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Thread: New Generation Anchor

  1. #1
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    New Generation Anchor

    Does anybody here have any experience with the new rollbar anchors. Or an opinion about them?

    The Beugal, used primaryly in the Med for a couple years now.

    The Manson Supreme, from a New Zealand anchor maker of all types. The Supreme has a strange "dual shank" which is supposed to allow you to pull the anchor out of coral or rock by sliding the scackle down toward the blade. But the sharpened point will get it to cut into weed and do that way better than a Bruce. And the spoon shape of the blade is supposed to hold and dig in deeper than a plow or Delta. And the clean design will less likely get fouled like the danforth. 'They say.' A small boat like the Ariel might be interested in one anchor that does it all: mud, sand, gravel, grass, rock. coral.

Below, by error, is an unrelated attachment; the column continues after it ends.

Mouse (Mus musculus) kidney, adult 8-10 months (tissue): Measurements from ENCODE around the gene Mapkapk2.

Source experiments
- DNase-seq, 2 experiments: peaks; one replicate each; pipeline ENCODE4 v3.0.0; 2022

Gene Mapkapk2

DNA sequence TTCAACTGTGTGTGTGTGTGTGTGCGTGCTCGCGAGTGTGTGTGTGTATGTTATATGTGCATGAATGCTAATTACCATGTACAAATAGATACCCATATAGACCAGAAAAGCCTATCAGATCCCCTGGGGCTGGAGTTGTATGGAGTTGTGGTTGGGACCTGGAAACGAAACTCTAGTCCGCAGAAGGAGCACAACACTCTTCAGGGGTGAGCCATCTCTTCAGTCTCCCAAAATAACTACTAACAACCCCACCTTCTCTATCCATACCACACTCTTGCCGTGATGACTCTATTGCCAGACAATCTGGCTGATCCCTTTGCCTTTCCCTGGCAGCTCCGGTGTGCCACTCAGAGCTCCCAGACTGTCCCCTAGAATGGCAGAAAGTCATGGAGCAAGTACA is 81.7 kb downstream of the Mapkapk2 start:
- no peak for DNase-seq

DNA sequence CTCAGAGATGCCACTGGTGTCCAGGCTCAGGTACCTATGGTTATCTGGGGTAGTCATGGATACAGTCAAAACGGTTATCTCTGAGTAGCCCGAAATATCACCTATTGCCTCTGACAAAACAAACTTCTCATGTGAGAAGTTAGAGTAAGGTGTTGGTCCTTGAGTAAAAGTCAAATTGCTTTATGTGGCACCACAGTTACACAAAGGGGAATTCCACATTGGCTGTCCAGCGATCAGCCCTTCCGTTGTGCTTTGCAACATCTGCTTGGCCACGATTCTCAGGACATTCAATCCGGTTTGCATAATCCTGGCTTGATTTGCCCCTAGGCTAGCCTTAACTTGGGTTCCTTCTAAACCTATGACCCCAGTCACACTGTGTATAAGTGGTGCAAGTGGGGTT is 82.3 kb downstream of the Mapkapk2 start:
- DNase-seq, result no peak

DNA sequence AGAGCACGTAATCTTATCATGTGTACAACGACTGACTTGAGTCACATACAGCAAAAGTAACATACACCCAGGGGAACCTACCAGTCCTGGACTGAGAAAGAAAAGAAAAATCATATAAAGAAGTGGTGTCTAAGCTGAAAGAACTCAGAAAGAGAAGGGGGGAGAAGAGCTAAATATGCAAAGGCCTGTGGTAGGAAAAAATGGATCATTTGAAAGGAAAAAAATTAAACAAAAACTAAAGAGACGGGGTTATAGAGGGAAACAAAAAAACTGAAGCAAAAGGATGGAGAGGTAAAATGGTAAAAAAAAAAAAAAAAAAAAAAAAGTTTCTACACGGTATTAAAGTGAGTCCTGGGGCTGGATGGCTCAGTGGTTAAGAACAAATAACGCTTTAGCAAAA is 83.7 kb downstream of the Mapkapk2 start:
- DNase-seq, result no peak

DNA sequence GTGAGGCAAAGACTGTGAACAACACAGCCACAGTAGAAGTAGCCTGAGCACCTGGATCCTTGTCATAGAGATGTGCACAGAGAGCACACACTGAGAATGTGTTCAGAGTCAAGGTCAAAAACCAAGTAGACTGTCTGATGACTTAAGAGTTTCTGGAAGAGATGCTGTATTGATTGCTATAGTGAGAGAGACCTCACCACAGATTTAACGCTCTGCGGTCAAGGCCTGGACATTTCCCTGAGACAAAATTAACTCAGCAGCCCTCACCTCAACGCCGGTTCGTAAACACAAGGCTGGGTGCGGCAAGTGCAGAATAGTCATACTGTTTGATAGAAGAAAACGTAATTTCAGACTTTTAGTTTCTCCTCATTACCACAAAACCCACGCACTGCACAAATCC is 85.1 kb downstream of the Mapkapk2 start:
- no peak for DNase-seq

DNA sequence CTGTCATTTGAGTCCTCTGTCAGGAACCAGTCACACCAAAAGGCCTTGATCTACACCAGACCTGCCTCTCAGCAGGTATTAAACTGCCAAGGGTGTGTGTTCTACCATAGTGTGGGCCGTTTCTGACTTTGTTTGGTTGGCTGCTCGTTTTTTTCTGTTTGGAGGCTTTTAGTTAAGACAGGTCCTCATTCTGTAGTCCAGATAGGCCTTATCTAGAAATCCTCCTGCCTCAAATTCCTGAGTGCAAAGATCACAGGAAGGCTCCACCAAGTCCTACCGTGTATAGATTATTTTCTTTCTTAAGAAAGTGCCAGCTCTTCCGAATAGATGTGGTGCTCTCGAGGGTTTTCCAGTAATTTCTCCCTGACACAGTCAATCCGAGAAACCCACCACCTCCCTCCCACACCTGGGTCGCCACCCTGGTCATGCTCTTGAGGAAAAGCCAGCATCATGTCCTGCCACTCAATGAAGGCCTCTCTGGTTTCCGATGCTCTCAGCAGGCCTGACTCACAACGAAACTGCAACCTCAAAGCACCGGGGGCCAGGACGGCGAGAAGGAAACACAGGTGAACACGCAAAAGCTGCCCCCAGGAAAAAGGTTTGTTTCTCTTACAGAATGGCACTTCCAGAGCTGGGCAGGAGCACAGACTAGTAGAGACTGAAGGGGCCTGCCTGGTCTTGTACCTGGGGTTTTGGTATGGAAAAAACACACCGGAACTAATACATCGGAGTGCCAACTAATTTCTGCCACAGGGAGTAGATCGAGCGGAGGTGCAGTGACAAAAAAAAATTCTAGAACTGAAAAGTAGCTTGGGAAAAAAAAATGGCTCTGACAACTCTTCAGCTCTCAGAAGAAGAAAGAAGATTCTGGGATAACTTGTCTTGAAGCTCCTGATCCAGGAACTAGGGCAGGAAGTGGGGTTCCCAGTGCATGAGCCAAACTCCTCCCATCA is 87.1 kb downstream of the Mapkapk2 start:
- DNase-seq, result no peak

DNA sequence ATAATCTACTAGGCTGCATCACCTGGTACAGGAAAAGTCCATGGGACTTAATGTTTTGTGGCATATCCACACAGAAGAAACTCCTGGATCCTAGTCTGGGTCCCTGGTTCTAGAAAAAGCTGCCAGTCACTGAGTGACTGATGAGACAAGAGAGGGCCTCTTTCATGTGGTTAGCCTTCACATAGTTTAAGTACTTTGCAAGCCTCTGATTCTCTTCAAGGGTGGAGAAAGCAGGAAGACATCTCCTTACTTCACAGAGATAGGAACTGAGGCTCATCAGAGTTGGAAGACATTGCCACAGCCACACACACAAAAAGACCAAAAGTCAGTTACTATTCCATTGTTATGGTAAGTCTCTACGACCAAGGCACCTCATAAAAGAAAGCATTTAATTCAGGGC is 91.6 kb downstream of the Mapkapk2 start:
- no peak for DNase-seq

The Rocna, an upstart version of the Manson with a plain shank.
    Last edited by ebb; 02-09-2006 at 06:18 AM.

  2. #2
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    Talking Fishing......

    Don't know ebb, BUT on a couple of forums if you even mention RONCA anchors, a sales rep shows up.


    Let's give it a try.

    'Ronca, Ronca, Ronca' (tapping heels together).

    Or maybe,

    Is a Ronca better then a CQR?


    s/v 'Faith'

    1964 Ariel #226
    Link to our travels on Sailfar.net

  3. #3
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    > r o n k ! <

    Craig,
    Gee, really? Salesmen? But you have to import the things from Vancouver! Haven't seen them at boat shows either. Bit of a break on the exchange rate.